Opportunity Knocks… Again! From blogging to the small screen.

I’ve found that blogging has opened no end of doors for me whether it be writing books and articles, my tour company or being invited onto the radio or television however I must admit that I wasn’t expecting what happened last Friday morning when I routinely checked my email as I do working from home, almost on a minute by minute basis.

There was an email from a gentleman working in a senior position at the Commonwealth War Graves Committee who had seen my various blog posts about my relation Reuel Dunn who fought the Red Baron in WW1.

My Lest We Forget WW1 concise history book promo video

I immediately gave him a call as he seemed a nice chap and was very interested in Reuel and what I had done.  We talked for nearly half an hour though it could have been much more if we both didn’t have urgent work to attend to.

It was explained to me that the CWGC who oversee all such military cemeteries were already aware of Reuel and it being almost the 100th anniversary of his fateful encounter with Baron Von Richthofen, they wanted to raise public awareness of the larger battle that he was just a small part of and there are few more famous names in history than the Red Baron to do so.     As a non-profit making organisation, they also wanted a way to demonstrate how the general public can use their website and other services to track down family members, often with only the most brief of details which is of course exactly what I had done.

It transpired that the CWGC might like to meet me in March and making film me in some way to mark the event and kill two birds with one stone.

This sounded tremendously excited as I was wondering how I myself might mark the 100th anniversary on this blog and in the real world and there were various possibilities muted including filming at my house, local museums or even going over to the Western Front to make a short documentary film there.

My In The Footsteps of Heroes book promo video

We ended the call and I tried to give the distinct impression that I was very flexible and enthusiastic to do anything before spending much of the day thinking about what might transpire.

Another surprise email or two later that night and Saturday night and I found myself being invited to France on Sunday.  It all sounded a bit mad to be honest which Tim at the CWGC admitted himself.  To go to Lille with just a few hours notice and meet someone I didn’t know at a place I had never been to and with no return ticket to do…. who knows what?

I always say how I am up for adventure and whatever opportunity comes my way so at 7am on Sunday morning, I made my way first to London and then onwards to northern France.  It was all a little surreal and it made me think of Lawrence of Arabia going off to meet an unknown contact in the desert somewhere, to do… who knows what?

img_4406

A classic car outside a deserted early morning St. Pancras Station in London.

My contact was a little late due to prior filming commitments but after wandering around the heavily armed precincts of Lille station, we met up and immediately hit it off.  Minutes later we were driving down towards Arras.   Tim was even more fantastic than I thought and with a life time in the media and history/politics was a very interesting colleague but I’d like to think that I had made an impression of my own.16831992_776900329129961_3613566377135056495_n.jpg

We went to a number of places that I had been to 3 years earlier as well as a few that were new to me.  I have a feeling that they only expected me to say a few words but typically of me, I threw myself wholeheartedly into it all and rather than giving 10 second takes, ended up chatting for 3 or 4 minutes at a time about everything and anything.  At one point I found myself driving along and talking to the camera in the front seat, explaining where we were going and why as if I were a professional presenter or documentary maker.  I guess conducting all my tours and chatting away has given me an unusual skill-set!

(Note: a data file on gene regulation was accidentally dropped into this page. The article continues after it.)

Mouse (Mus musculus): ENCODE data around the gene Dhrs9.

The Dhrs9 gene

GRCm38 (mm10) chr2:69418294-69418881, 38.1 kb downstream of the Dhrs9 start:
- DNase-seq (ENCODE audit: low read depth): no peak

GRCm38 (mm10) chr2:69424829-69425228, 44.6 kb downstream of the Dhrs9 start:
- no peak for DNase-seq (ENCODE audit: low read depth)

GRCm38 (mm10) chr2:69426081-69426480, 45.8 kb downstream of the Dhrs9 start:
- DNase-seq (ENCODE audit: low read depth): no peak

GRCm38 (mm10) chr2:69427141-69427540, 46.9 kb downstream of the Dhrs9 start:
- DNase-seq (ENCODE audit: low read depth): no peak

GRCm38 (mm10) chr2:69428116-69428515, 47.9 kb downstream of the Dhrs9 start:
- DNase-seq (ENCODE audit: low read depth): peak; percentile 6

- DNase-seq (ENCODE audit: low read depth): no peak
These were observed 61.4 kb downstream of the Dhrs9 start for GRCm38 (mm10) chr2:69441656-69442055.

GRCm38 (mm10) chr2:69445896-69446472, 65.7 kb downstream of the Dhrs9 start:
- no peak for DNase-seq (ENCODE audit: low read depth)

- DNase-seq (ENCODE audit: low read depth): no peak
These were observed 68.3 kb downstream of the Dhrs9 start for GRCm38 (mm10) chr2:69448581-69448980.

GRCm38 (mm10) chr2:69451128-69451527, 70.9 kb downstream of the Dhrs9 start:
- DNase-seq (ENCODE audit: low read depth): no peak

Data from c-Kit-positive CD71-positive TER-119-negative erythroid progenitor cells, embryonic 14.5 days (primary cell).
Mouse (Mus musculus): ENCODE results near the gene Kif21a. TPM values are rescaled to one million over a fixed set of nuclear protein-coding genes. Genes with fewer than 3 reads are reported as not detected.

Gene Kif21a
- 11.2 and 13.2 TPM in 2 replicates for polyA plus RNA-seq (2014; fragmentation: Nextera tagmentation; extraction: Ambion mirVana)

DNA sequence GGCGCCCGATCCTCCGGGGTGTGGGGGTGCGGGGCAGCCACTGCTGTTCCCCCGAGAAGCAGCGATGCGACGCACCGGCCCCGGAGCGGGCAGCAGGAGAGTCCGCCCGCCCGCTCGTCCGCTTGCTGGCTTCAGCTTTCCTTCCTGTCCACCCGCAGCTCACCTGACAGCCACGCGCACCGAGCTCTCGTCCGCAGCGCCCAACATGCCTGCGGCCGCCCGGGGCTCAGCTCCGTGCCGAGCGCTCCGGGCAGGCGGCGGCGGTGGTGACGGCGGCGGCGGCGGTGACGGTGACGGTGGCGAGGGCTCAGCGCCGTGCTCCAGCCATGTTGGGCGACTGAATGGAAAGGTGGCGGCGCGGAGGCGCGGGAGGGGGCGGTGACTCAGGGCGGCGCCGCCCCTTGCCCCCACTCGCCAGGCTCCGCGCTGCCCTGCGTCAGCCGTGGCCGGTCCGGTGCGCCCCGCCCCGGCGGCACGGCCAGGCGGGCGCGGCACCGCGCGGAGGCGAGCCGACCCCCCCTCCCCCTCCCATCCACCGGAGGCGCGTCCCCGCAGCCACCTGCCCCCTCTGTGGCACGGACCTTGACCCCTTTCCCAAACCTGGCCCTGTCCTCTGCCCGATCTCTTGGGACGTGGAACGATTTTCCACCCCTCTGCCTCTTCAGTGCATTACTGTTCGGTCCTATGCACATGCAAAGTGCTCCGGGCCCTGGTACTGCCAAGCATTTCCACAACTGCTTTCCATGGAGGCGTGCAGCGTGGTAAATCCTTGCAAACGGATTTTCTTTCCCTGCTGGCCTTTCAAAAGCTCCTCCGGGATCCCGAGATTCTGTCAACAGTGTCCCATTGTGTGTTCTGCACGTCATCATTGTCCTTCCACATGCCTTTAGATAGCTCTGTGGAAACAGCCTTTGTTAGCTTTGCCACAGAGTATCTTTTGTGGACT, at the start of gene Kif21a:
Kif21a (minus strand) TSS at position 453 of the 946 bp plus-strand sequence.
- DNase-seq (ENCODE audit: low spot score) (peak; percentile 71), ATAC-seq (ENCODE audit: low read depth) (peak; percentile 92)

Your rather youthful looking 43-year-old blogger... if I might say so myself.

Your rather youthful looking 43-year-old blogger… if I might say so myself.

We kind of winged the whole day and did various takes as not only will the video be on the official CWGC website but it is hoped we might even make BBC news!   It was quite an amazing day and Tim himself said it was an adventure and a crazily fantastic day.  I remember laughing a lot and making Tim laugh too, even at the grave of Reuel and I’m sure after 100 years, he must have had fun too if he was watching.

We progressed to various little-known places through little more than my memory and vague hunches which incredibly paid off well and allow me to keep up my tradition of never getting lost with my homing pigeon like sense of direction.

 

16831965_776900409129953_7733042630257756130_n

I look after one of the cameras as all the gear is unloaded from the car.

 

At one cemetery we went to, we visited the grave of a flyer named Charles who had witnessed Reuel and his plane.  Sadly Charles too died 3 weeks later at the tail end of what is known as Bloody April.  Tim had done some research on that day and it was really interesting to learn a little more of what happened.  That cemetery was interesting too for it had French civilians, French and North African troops, British and Commonwealth and also several Germans buried there too and all under the shadow of a volcano like slag-heap, one of many that litter that corner of France.

Fighter pilot Charles F. De Berigny of the Royal Flying Corps who claims he shot up the plane of the Red Baron upon the plane of my relation Reuel Dunn crash land near Givenchy-En-Gohelle. Charles was sadly killed in action 3 weeks later.

Fighter pilot Charles F. De Berigny of the Royal Flying Corps who claims he shot up the plane of the Red Baron upon the plane of my relation Reuel Dunn crash land near Givenchy-En-Gohelle. Charles was sadly killed in action 3 weeks later.

French military graves from WW1 in the foreground with 2 Algerian or Moroccan graves on the right next to the local communal cemetery under the shadow of a large heap of waste materials.

French military graves from WW1 in the foreground with 2 Algerian or Moroccan graves on the right next to the local communal cemetery under the shadow of a large heap of waste materials.

At one point we attracted a local family who if my French understood correctly, took part in the new war film Dunkirk and who gave me warm and possibly slightly inebriated hugs as a thank-you to Reuel, Charles and no doubt over a million others.